Reading Enhanced Curriculum – Science

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Pupils at Willows Academy build scientific skills and knowledge from the moment they step into the Foundation Stage. By the time they leave for the next stage of their education, they are confident, knowledgeable scientists.

At Willows, we aspire to provide opportunities for every child to become a scientist.

What is a Scientist?

· A questioner

· A tester

· A hypothesiser

· A theoriser

We believe that pupils should learn, where-ever possible, through practical, hands-on experiences. We guide pupils; teaching them the substantive knowledge they need, alongside the discipline of being a scientist through the skills of questioning, testing, and concluding.

The Development Matters Framework and National Curriculum objectives underpin science teaching and learning. Within each objective, small-step learning is identified and taught through Delta’s Reading Enhanced Curriculum (REC), making exciting and relevant science learning experiences using a range of high-quality practical resources which directly match to the lesson’s content.  This allows us to bring science alive in the classroom. For example, pupils in Year 4 learn about digestion by making a model of the digestive system and observing the role each part plays.  Pupils in Year 6 learn to manipulate electrical components and circuits by making a burglar alarm.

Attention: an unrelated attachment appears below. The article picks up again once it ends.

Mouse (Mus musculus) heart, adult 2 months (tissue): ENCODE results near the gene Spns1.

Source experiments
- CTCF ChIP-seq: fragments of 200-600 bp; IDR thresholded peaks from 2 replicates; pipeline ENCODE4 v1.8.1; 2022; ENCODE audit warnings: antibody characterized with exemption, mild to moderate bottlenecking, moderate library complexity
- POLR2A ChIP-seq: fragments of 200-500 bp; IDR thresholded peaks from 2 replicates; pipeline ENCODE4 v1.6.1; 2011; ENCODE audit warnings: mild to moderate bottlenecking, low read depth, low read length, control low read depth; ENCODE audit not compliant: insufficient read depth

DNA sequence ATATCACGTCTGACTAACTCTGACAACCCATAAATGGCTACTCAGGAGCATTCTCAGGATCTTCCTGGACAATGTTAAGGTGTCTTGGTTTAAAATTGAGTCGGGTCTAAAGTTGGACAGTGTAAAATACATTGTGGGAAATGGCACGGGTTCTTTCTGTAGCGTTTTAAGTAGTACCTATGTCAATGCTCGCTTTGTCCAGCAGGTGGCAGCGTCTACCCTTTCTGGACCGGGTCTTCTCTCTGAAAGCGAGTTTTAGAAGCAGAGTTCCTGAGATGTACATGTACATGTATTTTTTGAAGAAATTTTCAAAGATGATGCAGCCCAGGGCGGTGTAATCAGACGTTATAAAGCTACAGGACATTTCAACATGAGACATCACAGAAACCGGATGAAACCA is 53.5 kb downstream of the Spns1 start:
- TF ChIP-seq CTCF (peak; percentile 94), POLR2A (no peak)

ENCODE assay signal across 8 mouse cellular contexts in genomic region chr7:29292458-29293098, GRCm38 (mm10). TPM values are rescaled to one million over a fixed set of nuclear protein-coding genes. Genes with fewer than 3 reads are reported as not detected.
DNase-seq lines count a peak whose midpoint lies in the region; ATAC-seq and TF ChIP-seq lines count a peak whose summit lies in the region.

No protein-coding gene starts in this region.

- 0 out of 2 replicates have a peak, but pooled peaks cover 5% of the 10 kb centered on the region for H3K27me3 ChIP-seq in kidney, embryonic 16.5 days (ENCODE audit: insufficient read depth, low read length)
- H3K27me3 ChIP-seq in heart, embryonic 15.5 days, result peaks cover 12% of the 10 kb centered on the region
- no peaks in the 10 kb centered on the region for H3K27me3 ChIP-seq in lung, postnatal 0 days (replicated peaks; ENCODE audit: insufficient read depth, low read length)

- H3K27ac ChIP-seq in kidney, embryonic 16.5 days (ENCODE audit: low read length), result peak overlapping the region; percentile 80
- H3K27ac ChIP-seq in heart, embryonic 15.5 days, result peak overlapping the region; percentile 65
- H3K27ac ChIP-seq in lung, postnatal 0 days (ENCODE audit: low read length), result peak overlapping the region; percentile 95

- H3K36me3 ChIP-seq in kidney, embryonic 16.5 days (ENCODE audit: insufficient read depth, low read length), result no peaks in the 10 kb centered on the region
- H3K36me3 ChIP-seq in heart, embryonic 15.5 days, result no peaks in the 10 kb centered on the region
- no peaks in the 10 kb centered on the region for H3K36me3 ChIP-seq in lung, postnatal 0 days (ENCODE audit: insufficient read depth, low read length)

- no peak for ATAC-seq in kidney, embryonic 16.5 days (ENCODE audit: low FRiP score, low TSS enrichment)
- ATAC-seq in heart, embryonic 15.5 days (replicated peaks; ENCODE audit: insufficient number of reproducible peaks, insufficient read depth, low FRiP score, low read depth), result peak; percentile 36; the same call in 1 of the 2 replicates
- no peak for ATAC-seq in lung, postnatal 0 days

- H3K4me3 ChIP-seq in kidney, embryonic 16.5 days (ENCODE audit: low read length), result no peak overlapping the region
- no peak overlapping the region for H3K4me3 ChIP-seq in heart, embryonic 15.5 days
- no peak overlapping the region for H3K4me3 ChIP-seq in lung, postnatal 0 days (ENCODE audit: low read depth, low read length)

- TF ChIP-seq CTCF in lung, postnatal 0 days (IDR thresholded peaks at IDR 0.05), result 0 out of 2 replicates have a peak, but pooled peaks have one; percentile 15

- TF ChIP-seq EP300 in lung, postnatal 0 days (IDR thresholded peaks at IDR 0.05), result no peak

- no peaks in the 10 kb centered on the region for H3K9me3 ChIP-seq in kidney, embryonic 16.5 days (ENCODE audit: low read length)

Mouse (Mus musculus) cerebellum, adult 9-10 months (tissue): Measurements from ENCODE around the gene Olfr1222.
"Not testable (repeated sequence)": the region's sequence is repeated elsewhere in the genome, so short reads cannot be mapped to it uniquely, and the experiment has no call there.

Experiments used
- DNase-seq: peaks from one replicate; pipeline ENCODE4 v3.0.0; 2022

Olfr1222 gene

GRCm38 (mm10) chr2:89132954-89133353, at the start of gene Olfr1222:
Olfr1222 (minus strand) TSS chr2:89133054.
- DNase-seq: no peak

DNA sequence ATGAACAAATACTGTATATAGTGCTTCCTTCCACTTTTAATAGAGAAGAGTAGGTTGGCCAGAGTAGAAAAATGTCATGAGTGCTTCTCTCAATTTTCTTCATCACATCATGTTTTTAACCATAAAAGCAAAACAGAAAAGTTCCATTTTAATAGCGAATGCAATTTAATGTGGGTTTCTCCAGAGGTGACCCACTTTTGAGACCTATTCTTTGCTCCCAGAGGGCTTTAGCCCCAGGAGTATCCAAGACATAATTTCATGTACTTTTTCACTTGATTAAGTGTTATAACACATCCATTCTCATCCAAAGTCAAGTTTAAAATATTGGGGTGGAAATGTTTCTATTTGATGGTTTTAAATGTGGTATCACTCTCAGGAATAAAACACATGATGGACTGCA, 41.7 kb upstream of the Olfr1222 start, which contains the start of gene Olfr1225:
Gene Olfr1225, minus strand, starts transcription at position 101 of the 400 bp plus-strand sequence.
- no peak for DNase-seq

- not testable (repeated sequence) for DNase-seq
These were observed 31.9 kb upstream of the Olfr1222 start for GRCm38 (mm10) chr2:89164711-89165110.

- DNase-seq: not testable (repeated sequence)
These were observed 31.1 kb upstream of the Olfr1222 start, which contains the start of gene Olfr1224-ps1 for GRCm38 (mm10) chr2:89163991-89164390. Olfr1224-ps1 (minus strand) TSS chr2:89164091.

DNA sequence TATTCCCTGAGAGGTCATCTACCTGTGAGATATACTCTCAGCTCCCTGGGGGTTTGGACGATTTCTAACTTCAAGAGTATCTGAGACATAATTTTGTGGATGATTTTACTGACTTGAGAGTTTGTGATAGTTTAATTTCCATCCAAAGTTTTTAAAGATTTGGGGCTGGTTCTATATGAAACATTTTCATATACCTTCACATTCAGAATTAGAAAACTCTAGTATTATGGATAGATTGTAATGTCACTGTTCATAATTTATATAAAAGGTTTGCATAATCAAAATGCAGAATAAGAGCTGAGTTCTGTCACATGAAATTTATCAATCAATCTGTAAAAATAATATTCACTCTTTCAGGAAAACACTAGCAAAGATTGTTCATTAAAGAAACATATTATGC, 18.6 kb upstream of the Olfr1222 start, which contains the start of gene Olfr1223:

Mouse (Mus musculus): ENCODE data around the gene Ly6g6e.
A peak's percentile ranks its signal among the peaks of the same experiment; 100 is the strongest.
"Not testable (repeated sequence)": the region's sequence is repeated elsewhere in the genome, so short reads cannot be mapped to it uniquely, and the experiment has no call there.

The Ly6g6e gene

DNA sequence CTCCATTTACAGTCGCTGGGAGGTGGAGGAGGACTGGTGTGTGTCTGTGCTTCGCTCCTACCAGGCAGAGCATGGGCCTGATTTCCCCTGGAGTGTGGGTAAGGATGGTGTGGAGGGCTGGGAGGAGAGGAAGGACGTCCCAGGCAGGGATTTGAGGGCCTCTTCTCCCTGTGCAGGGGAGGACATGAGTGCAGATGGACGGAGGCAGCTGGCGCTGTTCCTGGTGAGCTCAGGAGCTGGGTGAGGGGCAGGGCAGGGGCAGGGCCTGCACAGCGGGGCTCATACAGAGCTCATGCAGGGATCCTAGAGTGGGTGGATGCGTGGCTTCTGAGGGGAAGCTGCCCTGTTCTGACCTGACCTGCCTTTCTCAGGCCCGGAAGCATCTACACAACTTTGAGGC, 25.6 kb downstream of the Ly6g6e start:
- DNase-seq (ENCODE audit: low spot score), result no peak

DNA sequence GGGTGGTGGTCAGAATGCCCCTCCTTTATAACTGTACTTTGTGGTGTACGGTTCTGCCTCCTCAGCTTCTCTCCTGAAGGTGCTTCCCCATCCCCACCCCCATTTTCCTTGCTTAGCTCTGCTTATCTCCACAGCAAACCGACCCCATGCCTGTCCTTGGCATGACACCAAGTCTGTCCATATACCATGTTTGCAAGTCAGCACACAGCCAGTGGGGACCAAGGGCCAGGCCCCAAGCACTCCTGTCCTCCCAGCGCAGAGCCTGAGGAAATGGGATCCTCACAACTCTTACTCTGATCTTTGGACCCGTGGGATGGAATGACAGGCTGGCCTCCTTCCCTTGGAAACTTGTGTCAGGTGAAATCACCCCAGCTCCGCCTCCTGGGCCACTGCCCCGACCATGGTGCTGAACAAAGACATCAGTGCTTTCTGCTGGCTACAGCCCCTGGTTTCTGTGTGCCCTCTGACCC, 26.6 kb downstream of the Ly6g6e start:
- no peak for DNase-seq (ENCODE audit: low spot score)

Delta’s Reading Enhanced Curriculum is a rich and diverse resource base. Its science sessions contain high quality materials, with sequences building on prior knowledge and skills to create and develop a rich and connected schema.  Within this curriculum design, the selected reading enhances the pupils’ scientific knowledge, demonstrating the use of terminology in context, whilst the science content enhances the curriculum. For example, pupils in Year six, whilst learning evolution and inheritance, also study the works of Charles Darwin through the book ‘On the Origin of Species’.

All staff have access to quality professional development which supports their science teaching. A Trust wide network of support ensures colleagues are well informed and well trained. Teachers are knowledgeable and confident teachers of science.

Teachers’ planning

Each class teacher follows the science long term plan which is embedded in the REC. Teachers use the resources available through Delta’s REC to deliver sessions which align to the National Curriculum learning objectives in a sequential and logical pathway of learning.   The National Curriculum learning objectives are split into smaller steps of learning for each unit, ensuring they are mapped to be both sequential and to build progression within each unit, whilst recapping and building on prior knowledge at all points.